Sailing from the UK
Setting sail from Greenock (Glasgow)
Gritty Glasgow is Scotland's largest city, renowned for its culture, style and the friendliness of its people. With internationally-acclaimed museums and galleries, stunning architecture, vibrant nightlife, fantastic shopping and a diverse array of restaurants and bars, Glasgow has something for everyone. The city centre has countless impressive Victorian structures, and most notably the unique masterpieces of one of the city's most celebrated sons, the legendary architect and designer Charles Rennie Mackintosh. It is set in outstandingly beautiful surroundings, so visitors can combine a buzzing city visit with an introduction to the glories of the Scottish scenery
In Glasgow’s Botanic Gardens, themselves ideal for a peaceful walk, don’t miss the Kibble Palace, a striking greenhouse with fine marble statues, vivid flowers and tropical palms.
United Kingdom: Rothesay
The peaceful isle of Bute boasts surprisingly varied landscapes for an island of its diminutive size, from rugged moors and fertile hills to sandy beaches. Highlights include the beautiful gardens of Mount Stuart House and the imposing castle at Rothesay.
United Kingdom: Troon
The coastal town of Troon, just to the north of Ayr, is probably best known for its seven golf courses, including Royal Troon, which regularly hosts the Open. Other attractions include sandy beaches, excellent seafood restaurants and nearby Dundonald Castle, which dates back to the 14th century.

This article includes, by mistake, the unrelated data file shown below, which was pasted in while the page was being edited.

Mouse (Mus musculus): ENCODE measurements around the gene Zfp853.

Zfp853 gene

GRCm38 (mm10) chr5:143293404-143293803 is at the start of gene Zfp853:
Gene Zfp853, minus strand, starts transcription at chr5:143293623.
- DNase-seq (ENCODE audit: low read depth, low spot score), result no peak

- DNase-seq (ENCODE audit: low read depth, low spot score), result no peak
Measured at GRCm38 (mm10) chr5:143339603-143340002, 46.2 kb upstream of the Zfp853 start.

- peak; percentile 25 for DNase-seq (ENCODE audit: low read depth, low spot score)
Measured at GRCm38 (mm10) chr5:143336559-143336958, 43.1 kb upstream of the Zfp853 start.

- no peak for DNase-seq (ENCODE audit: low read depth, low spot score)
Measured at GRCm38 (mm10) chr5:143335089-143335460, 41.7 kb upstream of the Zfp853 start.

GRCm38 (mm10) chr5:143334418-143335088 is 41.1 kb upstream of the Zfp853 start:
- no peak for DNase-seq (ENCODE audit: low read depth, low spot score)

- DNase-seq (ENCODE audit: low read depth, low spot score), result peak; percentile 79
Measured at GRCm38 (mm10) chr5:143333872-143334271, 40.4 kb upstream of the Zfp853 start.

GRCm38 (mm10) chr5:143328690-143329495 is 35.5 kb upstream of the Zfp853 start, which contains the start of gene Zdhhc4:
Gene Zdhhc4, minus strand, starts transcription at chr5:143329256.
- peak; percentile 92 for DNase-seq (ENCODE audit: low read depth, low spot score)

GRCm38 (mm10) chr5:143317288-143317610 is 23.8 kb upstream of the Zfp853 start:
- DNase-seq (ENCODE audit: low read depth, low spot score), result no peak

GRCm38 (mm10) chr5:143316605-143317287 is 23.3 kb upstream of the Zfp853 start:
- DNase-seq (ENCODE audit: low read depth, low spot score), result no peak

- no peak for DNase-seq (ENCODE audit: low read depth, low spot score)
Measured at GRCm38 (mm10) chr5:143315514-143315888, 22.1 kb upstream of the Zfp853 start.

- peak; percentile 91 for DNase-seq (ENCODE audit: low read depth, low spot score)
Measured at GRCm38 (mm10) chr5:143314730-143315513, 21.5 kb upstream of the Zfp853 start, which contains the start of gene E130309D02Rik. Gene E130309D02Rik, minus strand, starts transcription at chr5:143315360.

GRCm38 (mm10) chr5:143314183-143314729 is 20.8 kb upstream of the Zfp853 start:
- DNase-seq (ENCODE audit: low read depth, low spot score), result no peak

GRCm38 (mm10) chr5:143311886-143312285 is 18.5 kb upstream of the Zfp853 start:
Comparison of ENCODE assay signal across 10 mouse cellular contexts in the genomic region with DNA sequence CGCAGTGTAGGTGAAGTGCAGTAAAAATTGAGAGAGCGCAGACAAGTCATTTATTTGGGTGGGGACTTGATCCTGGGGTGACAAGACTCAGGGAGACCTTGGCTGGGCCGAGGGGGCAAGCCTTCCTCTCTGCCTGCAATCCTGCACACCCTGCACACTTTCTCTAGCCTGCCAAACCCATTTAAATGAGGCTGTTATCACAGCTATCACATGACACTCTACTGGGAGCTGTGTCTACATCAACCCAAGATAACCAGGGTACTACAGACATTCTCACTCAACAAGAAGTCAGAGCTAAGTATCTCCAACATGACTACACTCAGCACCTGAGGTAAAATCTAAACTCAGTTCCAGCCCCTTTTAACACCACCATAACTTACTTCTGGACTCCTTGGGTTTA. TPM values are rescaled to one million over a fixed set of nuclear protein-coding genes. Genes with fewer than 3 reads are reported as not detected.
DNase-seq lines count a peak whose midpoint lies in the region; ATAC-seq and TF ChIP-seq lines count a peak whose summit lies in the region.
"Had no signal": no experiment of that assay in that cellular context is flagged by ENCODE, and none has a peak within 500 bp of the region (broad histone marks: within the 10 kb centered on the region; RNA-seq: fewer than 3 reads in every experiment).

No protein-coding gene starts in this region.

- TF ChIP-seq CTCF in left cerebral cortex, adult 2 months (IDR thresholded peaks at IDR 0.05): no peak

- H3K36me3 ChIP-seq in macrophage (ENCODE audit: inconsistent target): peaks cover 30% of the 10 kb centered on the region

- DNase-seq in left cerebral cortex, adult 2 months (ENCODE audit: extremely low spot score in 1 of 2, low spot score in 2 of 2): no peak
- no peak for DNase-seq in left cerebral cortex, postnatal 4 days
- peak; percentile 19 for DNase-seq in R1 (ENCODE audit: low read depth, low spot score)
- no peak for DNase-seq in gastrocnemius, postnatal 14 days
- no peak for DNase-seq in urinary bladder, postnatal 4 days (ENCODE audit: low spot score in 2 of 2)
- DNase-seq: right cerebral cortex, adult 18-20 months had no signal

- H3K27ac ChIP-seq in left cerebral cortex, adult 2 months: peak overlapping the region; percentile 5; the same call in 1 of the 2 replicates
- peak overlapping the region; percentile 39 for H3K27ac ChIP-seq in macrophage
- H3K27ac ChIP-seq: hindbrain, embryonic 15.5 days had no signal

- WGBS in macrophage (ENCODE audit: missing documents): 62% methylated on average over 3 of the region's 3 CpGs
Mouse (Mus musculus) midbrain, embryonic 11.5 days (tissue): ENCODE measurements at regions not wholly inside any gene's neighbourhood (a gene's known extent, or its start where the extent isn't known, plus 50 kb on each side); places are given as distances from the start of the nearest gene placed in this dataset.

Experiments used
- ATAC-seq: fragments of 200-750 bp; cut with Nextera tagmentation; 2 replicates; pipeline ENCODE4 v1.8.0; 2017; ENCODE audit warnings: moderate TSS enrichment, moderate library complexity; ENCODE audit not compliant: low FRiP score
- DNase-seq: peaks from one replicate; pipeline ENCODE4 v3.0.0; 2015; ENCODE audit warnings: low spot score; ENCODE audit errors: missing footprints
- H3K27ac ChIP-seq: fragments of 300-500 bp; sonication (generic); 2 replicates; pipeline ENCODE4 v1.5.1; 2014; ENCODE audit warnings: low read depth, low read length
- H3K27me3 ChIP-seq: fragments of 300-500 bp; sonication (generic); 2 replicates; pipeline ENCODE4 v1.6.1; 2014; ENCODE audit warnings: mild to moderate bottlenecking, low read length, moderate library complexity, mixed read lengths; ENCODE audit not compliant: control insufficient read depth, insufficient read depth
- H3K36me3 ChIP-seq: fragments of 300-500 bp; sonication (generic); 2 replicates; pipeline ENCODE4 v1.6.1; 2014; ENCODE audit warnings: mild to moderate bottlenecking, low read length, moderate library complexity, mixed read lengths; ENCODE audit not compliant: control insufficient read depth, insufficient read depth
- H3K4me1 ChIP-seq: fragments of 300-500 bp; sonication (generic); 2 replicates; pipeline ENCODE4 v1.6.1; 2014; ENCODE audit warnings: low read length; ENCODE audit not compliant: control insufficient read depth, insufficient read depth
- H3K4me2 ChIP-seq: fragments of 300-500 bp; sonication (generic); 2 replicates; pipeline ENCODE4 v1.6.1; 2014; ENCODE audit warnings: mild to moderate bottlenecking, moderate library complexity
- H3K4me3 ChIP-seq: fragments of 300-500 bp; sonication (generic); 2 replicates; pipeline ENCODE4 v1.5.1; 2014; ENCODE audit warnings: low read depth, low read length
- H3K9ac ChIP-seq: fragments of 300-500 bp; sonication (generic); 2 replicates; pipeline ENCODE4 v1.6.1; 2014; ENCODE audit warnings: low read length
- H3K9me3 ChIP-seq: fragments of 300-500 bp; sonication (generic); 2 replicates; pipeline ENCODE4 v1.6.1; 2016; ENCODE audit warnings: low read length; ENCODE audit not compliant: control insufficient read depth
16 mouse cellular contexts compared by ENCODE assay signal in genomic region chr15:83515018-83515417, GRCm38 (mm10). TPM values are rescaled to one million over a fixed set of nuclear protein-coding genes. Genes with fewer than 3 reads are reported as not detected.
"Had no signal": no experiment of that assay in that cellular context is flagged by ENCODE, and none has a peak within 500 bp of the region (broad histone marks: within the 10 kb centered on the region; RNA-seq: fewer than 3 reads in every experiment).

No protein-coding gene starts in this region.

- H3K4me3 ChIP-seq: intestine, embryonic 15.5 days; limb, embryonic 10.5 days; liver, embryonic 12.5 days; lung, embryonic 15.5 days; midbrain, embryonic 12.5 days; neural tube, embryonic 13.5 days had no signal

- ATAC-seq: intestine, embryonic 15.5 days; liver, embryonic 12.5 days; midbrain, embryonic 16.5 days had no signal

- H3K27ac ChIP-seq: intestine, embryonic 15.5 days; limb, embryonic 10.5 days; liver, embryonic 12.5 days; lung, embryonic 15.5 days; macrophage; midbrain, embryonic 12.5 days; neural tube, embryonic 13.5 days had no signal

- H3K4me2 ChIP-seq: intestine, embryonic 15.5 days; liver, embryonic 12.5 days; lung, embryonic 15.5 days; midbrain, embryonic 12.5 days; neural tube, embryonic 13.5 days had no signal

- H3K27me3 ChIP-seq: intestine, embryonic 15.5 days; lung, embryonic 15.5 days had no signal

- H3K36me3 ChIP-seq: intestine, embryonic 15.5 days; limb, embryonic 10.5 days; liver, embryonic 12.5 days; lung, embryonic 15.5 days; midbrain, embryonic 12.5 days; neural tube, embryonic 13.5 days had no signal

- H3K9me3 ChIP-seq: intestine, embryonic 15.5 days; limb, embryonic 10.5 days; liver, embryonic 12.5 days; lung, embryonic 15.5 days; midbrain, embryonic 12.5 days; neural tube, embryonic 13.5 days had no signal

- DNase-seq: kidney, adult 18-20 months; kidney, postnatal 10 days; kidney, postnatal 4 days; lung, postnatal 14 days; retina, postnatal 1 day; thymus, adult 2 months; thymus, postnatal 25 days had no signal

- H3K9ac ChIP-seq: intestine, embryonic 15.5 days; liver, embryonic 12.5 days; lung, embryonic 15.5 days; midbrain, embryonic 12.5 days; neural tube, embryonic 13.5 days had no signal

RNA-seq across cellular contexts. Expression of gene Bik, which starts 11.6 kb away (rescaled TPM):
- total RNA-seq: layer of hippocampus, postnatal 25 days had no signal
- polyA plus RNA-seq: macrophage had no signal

United Kingdom: Sanda
Sanda is a small, privately-owned island off the Kintyre peninsula, and it’s an important site for breeding and migratory birds, designated as a Site of Special Scientific Interest. Species to look out for include Manx shearwaters, storm petrels, ringed plovers and golden eagles.
United Kingdom: Kilbrannan Sound, Tighnabruaich
United Kingdom: Holy Loch
The Holy Loch is a sea loch on the Firth of Clyde, where St Munn is said to have founded a church after leaving Ireland in the 6th century. The loch was used as a Royal Navy submarine base during World War II, and it was also a base for US nuclear subs during the Cold War.
Arriving in Greenock (Glasgow)
Visitors could easily miss the picturesque cobbled street of Ashton Lane in the city’s West End, decorated with fairy lights and home to the famous Ubiquitous Chip restaurant.
Your home from home
We know of no ship quite like this one; a tiny little gem, dedicated to Scotland and all things Scottish, this Princess is fit for a queen!
What we love
A single ship with just 48 guests and in operation for only nine months of the year - hardly viable in the modern day, you would think - and when you step aboard you will also feel as if you have been swept into a bygone age, when kindness was key. A one word descriptor? Charm, perhaps. But that only begins to cover what is special about Princess.
|Style||Like a cosy and comfortable pair of slippers, Hebridean Princess envelops you the moment you step aboard. It feels like your best friend's welcoming Scottish home - with food and drink to match.|
Tailor-make your trip
Where to stay in Glasgow
We love the Hotel du Vin, at One Devonshire Gardens. A really special luxury boutique hotel.
Sightseeing around Glasgow
Travel out of the city to the Loch Lomond National Park, visit the stunningly beautiful Trossachs and finish your tour at Stirling Castle.